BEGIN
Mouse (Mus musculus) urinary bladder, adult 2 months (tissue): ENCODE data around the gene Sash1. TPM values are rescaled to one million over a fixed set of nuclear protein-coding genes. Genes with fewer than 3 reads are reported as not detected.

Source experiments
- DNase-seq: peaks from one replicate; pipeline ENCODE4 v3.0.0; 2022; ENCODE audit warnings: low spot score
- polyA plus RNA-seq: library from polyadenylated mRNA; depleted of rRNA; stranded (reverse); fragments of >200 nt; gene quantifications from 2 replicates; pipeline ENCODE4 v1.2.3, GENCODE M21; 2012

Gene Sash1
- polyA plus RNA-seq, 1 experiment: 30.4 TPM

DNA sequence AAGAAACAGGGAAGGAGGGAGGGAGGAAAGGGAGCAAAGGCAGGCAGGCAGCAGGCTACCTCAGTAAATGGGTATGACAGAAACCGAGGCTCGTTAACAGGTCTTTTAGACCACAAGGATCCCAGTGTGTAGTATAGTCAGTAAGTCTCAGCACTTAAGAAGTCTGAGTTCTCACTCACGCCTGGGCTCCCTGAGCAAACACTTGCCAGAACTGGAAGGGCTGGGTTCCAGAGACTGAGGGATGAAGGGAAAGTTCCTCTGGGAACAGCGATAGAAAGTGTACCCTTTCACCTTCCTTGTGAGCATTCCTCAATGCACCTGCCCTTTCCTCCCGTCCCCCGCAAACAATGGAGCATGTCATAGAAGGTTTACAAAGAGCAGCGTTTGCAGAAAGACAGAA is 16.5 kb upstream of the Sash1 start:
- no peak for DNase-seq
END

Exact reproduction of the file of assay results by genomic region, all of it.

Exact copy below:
Mouse (Mus musculus) urinary bladder, adult 2 months (tissue): ENCODE data around the gene Sash1. TPM values are rescaled to one million over a fixed set of nuclear protein-coding genes. Genes with fewer than 3 reads are reported as not detected.

Source experiments
- DNase-seq: peaks from one replicate; pipeline ENCODE4 v3.0.0; 2022; ENCODE audit warnings: low spot score
- polyA plus RNA-seq: library from polyadenylated mRNA; depleted of rRNA; stranded (reverse); fragments of >200 nt; gene quantifications from 2 replicates; pipeline ENCODE4 v1.2.3, GENCODE M21; 2012

Gene Sash1
- polyA plus RNA-seq, 1 experiment: 30.4 TPM

DNA sequence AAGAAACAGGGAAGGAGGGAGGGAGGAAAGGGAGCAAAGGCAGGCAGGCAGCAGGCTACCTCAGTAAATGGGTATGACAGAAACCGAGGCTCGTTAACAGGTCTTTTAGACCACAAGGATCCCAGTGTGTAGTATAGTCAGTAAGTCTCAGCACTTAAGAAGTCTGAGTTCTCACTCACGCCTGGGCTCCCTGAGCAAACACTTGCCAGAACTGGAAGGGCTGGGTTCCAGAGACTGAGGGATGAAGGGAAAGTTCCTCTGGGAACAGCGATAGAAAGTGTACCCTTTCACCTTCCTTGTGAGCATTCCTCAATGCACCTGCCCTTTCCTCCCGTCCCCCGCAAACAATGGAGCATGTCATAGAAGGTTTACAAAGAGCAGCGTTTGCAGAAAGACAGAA is 16.5 kb upstream of the Sash1 start:
- no peak for DNase-seq